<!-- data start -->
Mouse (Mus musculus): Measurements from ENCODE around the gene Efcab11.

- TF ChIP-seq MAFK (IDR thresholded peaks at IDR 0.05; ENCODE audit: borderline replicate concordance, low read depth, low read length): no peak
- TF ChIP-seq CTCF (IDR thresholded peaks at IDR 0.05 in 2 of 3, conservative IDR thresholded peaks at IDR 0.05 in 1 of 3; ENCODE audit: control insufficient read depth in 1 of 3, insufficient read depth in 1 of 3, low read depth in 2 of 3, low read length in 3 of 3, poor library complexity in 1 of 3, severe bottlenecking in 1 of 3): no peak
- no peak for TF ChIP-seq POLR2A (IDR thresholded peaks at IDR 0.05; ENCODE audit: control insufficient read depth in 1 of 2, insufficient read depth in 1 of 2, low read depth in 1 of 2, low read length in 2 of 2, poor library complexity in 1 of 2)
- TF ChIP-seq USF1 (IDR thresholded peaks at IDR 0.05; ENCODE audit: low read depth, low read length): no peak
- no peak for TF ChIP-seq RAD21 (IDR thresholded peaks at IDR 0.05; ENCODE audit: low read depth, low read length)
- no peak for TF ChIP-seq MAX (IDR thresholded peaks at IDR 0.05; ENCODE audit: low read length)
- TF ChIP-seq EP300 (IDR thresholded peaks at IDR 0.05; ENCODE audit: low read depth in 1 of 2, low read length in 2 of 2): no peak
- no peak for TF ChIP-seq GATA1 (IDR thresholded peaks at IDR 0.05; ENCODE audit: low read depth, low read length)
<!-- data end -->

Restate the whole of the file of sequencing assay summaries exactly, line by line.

Mouse (Mus musculus): Measurements from ENCODE around the gene Efcab11.

- TF ChIP-seq MAFK (IDR thresholded peaks at IDR 0.05; ENCODE audit: borderline replicate concordance, low read depth, low read length): no peak
- TF ChIP-seq CTCF (IDR thresholded peaks at IDR 0.05 in 2 of 3, conservative IDR thresholded peaks at IDR 0.05 in 1 of 3; ENCODE audit: control insufficient read depth in 1 of 3, insufficient read depth in 1 of 3, low read depth in 2 of 3, low read length in 3 of 3, poor library complexity in 1 of 3, severe bottlenecking in 1 of 3): no peak
- no peak for TF ChIP-seq POLR2A (IDR thresholded peaks at IDR 0.05; ENCODE audit: control insufficient read depth in 1 of 2, insufficient read depth in 1 of 2, low read depth in 1 of 2, low read length in 2 of 2, poor library complexity in 1 of 2)
- TF ChIP-seq USF1 (IDR thresholded peaks at IDR 0.05; ENCODE audit: low read depth, low read length): no peak
- no peak for TF ChIP-seq RAD21 (IDR thresholded peaks at IDR 0.05; ENCODE audit: low read depth, low read length)
- no peak for TF ChIP-seq MAX (IDR thresholded peaks at IDR 0.05; ENCODE audit: low read length)
- TF ChIP-seq EP300 (IDR thresholded peaks at IDR 0.05; ENCODE audit: low read depth in 1 of 2, low read length in 2 of 2): no peak
- no peak for TF ChIP-seq GATA1 (IDR thresholded peaks at IDR 0.05; ENCODE audit: low read depth, low read length)